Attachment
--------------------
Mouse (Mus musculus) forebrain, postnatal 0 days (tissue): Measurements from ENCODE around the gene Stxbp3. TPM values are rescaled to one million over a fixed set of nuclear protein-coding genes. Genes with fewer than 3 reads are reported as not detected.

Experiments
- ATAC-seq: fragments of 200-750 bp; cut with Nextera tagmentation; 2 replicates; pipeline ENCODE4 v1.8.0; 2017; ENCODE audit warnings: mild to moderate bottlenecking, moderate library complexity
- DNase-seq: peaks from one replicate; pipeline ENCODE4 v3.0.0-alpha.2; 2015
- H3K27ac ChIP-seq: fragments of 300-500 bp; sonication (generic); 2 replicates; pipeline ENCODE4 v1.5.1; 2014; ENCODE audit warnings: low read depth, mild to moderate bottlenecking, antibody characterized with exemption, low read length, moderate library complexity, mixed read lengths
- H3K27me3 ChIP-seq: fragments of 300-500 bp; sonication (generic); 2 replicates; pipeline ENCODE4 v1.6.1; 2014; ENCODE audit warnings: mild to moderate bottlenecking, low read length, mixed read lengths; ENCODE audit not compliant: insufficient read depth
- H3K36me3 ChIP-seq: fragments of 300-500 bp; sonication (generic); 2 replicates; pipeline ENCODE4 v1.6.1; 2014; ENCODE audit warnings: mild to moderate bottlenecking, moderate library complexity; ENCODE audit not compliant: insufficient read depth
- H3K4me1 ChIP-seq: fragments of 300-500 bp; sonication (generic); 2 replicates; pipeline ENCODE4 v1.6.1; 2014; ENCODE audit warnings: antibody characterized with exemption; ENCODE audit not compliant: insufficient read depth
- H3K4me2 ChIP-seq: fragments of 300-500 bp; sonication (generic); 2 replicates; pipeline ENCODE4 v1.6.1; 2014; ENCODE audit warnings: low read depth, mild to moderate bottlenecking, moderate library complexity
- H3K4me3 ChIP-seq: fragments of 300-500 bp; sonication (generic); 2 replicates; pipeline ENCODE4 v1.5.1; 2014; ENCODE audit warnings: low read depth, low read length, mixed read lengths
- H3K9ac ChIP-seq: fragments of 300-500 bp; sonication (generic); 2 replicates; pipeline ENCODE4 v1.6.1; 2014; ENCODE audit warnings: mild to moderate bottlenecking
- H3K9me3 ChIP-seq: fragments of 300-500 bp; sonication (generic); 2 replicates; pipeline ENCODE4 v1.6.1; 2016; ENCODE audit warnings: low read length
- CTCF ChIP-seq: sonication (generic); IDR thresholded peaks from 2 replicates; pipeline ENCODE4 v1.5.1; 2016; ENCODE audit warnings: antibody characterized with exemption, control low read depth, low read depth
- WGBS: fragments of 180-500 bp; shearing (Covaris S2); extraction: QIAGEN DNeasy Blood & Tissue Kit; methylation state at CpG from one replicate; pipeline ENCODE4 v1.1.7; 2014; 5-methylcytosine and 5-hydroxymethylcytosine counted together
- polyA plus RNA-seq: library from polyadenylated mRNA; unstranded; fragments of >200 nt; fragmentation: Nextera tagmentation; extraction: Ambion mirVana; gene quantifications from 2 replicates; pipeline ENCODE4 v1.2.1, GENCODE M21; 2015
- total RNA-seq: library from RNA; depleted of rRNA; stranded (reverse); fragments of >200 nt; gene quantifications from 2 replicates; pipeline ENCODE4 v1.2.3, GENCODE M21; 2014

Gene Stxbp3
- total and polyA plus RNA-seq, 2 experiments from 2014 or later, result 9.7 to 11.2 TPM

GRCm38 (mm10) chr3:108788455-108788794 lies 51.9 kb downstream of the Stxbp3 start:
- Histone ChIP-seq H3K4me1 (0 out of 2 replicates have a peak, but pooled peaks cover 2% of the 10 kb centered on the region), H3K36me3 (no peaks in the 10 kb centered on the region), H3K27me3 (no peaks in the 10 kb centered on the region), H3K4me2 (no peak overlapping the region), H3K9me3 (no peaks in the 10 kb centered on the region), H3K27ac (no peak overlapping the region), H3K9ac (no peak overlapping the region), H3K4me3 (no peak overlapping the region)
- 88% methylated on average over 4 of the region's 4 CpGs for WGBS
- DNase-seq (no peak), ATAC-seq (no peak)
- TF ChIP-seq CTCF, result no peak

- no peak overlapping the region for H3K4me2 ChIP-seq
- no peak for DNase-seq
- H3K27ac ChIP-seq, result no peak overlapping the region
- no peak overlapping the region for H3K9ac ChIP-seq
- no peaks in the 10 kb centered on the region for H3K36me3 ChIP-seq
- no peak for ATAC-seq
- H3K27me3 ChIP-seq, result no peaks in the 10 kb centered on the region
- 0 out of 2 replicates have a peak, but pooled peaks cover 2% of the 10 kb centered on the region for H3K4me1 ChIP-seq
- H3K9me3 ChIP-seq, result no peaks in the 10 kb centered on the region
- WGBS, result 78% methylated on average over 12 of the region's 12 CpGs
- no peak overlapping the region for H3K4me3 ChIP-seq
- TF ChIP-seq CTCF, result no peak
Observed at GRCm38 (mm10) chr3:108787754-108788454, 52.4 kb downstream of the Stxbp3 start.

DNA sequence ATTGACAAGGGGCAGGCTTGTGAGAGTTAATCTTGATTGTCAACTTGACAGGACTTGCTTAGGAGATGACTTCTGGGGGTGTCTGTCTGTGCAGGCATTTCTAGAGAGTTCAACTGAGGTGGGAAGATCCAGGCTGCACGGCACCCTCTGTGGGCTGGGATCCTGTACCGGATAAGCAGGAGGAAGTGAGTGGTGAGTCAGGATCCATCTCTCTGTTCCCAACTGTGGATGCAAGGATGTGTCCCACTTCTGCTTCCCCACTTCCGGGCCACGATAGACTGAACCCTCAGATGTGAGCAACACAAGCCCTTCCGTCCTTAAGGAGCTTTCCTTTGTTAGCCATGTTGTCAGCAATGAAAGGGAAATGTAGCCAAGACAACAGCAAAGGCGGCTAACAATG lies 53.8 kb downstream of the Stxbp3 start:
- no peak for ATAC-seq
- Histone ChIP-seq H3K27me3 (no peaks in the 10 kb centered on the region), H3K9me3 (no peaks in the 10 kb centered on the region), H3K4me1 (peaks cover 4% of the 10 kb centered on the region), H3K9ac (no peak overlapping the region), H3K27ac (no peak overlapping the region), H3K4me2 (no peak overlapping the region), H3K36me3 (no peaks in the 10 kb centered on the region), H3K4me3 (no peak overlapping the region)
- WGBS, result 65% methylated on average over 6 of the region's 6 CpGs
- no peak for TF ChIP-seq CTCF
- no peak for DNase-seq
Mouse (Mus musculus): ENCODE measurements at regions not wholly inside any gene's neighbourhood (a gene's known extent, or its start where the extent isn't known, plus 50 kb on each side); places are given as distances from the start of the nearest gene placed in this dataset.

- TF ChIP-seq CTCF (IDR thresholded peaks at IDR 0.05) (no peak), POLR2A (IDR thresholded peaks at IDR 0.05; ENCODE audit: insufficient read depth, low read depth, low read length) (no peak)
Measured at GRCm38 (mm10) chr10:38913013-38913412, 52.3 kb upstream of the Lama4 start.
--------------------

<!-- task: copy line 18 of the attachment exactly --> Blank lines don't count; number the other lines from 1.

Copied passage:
- total and polyA plus RNA-seq, 2 experiments from 2014 or later, result 9.7 to 11.2 TPM